Max Romeo’s Battle Against Universal Music

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In a monumental legal standoff, iconic Reggae artist Max Romeo has taken a stand against music powerhouse Universal Music Group and Polygram Publishing, Inc. Allegedly unpaid royalties spanning almost five decades for timeless classics like “War Ina Babylon” and “Chase The Devil” are at the heart of this gripping lawsuit, totaling a staggering US$15 million. Turning 79 next month, Romeo made a public statement, addressing the injustices he and many Jamaican artists face within the music industry.

Expressing gratitude for the overwhelming support from his fans, Romeo stated that he had no choice but to resort to legal action after years of being ignored. His impassioned statement highlighted the plight faced by numerous Jamaican singers and songwriters, where promises of global exposure often led to exploitation and neglect.

The lawsuit centers around unpaid royalties from Romeo’s groundbreaking albums, “War Ina Babylon” (1976) and “Reconstruction” (1977), created in collaboration with the legendary Lee ‘Scratch’ Perry and self-produced, respectively. These albums were originally released under agreements with Island Records and Island Music, subsequently acquired by UMG and Polygram.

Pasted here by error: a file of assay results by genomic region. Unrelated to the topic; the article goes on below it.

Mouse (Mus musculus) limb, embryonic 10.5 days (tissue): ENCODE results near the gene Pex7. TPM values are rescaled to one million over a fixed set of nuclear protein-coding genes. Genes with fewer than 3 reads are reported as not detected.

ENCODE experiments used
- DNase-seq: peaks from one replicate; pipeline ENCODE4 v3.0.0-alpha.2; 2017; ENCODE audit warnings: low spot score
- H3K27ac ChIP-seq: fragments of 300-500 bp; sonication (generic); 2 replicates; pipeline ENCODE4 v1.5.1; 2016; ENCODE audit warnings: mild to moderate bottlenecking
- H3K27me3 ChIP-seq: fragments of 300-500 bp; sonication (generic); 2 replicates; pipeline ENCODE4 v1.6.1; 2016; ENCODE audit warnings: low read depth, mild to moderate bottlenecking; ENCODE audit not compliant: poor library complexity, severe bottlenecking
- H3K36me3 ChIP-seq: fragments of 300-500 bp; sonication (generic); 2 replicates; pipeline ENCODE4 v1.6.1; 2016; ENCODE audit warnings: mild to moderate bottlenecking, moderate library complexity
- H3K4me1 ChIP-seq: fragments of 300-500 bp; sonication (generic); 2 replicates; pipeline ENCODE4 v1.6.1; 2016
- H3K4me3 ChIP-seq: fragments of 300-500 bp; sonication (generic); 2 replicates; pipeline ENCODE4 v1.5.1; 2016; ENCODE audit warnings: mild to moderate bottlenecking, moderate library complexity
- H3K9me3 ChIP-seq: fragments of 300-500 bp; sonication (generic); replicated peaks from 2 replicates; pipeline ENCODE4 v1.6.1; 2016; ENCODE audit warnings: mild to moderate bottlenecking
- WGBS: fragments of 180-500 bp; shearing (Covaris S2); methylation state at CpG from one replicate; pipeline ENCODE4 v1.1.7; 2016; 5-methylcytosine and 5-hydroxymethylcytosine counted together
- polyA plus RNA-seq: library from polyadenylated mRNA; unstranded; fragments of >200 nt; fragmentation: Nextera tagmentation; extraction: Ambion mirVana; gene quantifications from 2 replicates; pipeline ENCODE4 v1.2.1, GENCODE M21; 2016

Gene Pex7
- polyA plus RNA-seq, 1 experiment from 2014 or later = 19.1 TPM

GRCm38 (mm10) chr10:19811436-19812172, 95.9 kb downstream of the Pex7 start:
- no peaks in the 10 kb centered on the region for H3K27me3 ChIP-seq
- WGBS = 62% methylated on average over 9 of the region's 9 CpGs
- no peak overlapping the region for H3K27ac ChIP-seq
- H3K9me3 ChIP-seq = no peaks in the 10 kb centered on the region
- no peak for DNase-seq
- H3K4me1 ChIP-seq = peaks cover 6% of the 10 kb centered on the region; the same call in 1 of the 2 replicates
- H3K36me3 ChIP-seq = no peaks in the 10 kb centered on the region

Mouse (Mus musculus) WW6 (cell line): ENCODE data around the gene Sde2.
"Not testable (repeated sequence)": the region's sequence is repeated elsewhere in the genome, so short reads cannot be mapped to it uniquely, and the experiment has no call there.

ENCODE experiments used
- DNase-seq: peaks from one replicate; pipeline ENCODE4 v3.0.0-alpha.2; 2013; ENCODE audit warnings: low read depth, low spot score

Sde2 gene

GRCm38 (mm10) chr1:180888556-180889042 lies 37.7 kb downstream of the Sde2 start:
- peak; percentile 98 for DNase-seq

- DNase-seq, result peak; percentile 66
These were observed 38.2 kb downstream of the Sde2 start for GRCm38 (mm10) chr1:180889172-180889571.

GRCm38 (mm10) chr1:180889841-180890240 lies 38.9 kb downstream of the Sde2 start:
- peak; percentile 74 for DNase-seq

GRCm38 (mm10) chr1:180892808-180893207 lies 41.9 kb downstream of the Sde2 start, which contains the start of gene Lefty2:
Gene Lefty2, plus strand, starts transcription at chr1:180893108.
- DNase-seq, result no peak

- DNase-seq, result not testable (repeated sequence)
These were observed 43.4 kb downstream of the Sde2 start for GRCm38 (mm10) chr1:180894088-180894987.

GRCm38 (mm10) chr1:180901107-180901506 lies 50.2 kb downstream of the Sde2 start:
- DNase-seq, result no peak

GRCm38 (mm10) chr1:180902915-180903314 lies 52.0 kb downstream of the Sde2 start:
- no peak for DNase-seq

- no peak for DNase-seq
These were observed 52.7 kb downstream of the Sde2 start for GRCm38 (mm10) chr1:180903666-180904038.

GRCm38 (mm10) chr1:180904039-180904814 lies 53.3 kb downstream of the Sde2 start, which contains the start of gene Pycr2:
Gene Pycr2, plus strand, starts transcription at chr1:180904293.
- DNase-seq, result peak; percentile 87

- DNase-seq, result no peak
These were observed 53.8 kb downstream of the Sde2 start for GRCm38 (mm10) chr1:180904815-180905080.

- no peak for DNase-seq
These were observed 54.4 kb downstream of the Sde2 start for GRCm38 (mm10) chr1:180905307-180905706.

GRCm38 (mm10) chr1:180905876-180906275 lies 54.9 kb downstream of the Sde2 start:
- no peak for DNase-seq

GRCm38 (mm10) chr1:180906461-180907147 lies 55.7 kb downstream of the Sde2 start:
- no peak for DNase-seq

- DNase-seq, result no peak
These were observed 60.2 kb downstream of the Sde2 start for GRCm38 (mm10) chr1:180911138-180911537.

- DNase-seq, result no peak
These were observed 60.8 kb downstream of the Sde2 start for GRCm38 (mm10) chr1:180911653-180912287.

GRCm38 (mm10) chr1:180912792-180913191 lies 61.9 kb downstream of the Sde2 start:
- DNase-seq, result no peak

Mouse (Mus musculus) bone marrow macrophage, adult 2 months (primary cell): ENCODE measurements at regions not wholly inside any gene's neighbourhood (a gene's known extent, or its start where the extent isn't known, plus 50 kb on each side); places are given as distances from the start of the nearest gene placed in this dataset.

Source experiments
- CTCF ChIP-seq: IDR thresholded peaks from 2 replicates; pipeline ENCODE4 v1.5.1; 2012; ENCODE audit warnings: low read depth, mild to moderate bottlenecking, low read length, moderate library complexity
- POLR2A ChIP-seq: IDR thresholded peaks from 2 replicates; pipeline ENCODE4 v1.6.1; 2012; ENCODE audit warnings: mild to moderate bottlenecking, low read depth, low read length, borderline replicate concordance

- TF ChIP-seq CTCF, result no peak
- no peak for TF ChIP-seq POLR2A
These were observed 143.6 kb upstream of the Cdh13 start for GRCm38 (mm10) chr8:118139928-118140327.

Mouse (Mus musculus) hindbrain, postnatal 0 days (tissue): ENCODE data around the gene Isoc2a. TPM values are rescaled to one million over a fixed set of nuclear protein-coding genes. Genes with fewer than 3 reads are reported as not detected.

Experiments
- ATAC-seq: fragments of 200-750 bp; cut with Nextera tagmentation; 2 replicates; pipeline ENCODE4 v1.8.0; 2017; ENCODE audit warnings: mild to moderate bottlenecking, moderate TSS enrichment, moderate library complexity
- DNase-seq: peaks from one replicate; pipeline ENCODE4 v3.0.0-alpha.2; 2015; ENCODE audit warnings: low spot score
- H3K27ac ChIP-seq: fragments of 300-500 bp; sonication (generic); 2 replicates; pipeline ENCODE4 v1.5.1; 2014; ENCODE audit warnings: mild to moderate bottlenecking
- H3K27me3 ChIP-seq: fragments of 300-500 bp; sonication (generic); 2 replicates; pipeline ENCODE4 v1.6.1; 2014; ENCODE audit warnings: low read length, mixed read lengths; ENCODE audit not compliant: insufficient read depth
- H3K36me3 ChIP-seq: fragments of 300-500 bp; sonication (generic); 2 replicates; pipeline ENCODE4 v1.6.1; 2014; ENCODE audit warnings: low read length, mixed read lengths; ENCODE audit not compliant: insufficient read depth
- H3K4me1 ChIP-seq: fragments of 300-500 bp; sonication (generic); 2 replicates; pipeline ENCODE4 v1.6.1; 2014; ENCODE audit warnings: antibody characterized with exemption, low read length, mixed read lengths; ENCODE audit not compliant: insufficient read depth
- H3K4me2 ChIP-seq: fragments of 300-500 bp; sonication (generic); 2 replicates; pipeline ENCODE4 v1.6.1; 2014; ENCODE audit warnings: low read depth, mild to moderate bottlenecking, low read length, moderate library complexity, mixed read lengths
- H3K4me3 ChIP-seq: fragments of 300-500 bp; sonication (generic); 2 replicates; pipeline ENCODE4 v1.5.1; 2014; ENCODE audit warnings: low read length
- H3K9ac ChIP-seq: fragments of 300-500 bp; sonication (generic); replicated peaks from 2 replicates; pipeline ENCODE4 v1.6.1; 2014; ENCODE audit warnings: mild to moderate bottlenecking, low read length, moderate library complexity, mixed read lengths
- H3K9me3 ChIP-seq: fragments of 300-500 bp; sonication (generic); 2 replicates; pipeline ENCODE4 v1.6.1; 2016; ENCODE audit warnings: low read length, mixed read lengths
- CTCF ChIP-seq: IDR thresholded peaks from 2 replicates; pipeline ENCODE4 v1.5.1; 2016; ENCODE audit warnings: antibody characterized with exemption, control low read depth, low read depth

Romeo made it clear that his late collaborator, Lee ‘Scratch’ Perry, bore no responsibility for the legal battle and the alleged exploitation Romeo faced. He emphasized the need to stand up for his rights, not just for himself but also for future generations. Despite receiving a partial payment of US$125,565.04 in September 2021, Romeo contends that this amount is grossly inadequate for the period between 1976 and 2021.

The lawsuit meticulously outlines discrepancies in royalty accounting, including unexplained income from various pressings of the “War Ina Babylon” album and conflicting sales figures for identical songs on CD compilations. Additionally, it raises concerns about unaccounted or underpaid royalties from the use of “Chase the Devil” by artists like Jay-Z and The Prodigy, as well as its inclusion in films and video games.

Romeo’s legal battle is not merely about financial reparation; it’s about rectifying systemic injustice within the music industry. If successful, the lawsuit could potentially annul the existing agreements, granting Romeo legal ownership of the two seminal albums. His brave stand serves as a beacon, illuminating the importance of artist rights and fair compensation in an industry often marred by exploitation.